As I've said and will probably say again by the end of this post, this is a next-level setup. In addition to the camera, the teleprompter and the Feelworld monitor, behind my chair at my desk is a large roll of chroma key green paper that acts as a green screen backdrop behind me (as you can see on the teleprompter). When my Sony A7iii camera is connected to my computer, I'm able to use it as an input device into the free open-source program OBS.


This allows me to remove the green screen just like a weatherman or as they do in the movies. To then add a solid colour or image or video background and even add overlays. So as you can see, I took a photo of my desk setup and use that as a fake background behind me. I've even got a floating G'day Frank logo that sits over my shoulder behind me and the Secret Lab chair I sit on.


By using OBS I can then broadcast this feed you see on the right iMac screen, as a virtual camera that can be used on ZOOM, YouTube Live, Facebook Live and Twitch. Completing this ultimate setup.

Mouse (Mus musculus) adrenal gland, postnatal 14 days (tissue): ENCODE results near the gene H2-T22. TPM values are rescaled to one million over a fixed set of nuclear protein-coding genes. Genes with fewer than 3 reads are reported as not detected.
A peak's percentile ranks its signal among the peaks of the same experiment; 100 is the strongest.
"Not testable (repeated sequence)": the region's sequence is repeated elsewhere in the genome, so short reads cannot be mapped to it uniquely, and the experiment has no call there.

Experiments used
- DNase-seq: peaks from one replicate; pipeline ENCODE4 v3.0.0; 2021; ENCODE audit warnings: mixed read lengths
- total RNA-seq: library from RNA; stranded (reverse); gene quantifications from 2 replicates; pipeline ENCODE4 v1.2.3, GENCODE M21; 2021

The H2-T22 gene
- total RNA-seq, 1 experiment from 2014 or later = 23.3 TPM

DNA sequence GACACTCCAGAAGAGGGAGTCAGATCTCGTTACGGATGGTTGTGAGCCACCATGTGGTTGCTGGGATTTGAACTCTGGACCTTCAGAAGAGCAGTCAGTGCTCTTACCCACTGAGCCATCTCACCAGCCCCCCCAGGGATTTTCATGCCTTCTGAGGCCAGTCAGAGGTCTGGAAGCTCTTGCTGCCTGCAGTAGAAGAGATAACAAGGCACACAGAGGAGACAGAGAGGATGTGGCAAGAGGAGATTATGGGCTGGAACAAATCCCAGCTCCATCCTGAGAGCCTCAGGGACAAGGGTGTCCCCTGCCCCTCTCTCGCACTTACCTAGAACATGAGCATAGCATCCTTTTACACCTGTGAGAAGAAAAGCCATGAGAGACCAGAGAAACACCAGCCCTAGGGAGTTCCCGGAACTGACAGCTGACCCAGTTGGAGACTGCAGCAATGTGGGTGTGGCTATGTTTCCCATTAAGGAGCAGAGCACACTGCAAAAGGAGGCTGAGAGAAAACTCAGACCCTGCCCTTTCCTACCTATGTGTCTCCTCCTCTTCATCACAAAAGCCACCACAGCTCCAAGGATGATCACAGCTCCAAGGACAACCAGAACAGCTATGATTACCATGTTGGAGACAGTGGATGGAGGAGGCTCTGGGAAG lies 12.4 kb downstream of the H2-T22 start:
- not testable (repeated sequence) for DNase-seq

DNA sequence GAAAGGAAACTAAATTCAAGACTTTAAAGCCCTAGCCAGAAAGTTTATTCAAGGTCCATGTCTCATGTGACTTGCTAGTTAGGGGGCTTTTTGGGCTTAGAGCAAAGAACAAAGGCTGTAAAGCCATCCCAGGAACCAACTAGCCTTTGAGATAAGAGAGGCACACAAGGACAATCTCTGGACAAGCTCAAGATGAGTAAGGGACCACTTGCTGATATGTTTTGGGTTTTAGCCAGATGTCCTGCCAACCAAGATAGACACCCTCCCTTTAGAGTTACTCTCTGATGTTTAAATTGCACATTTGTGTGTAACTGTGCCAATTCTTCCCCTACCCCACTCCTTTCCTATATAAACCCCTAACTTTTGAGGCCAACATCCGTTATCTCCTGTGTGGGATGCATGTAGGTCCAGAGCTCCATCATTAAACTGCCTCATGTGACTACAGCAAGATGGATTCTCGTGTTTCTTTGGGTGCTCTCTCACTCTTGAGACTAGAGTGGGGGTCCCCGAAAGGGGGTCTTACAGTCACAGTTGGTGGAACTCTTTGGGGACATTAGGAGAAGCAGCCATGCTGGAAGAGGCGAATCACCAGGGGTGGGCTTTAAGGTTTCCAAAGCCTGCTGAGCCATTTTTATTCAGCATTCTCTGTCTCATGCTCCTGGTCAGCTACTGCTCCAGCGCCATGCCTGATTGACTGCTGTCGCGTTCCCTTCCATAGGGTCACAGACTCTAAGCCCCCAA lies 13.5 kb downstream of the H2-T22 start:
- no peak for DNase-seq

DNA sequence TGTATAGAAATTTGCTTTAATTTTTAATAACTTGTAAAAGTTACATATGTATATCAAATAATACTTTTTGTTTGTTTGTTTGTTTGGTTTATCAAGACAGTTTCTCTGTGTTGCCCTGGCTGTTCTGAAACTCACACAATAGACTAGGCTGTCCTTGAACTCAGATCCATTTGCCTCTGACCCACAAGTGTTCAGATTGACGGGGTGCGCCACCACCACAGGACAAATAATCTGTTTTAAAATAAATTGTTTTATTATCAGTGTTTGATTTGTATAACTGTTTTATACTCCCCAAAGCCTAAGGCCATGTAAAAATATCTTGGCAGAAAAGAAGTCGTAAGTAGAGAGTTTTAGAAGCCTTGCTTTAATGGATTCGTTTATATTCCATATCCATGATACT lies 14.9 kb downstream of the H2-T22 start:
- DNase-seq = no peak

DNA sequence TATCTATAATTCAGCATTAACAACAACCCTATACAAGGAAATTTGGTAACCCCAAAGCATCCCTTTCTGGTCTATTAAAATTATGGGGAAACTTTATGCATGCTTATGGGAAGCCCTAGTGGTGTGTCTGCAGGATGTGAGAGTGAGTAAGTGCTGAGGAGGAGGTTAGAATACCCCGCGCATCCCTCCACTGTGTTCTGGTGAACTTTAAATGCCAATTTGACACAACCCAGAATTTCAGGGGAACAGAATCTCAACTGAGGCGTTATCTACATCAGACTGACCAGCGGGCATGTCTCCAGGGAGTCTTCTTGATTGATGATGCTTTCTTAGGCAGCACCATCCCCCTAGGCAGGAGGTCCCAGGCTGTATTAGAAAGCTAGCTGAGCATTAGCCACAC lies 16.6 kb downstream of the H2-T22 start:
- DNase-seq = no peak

Getting this to work required a heap of cabling and a few devices and dongles to connect make this magic happen. So instead of describing how to do it, below is a condensed diagram of what I have with my setup to make this work.


The Teleprompter x Zoom setup

So it's pretty complex, as it requires four cables of one type of HDMI cable, one of another type of HDMI cable, a switcher box, a splitter box, an HDMI capture card and some other bits and pieces like power sources and a dongle adapter in my iMac for HDMI out.


Now I said I had a next-level setup (I've probably said it 5 times by now). So below is a more expanded diagram of the full setup I have. Though it neglects the 3 boom arm stands I have on the desk, an Amazon Echo Dot, a portable RGB light, a second camera (Sony ZV-1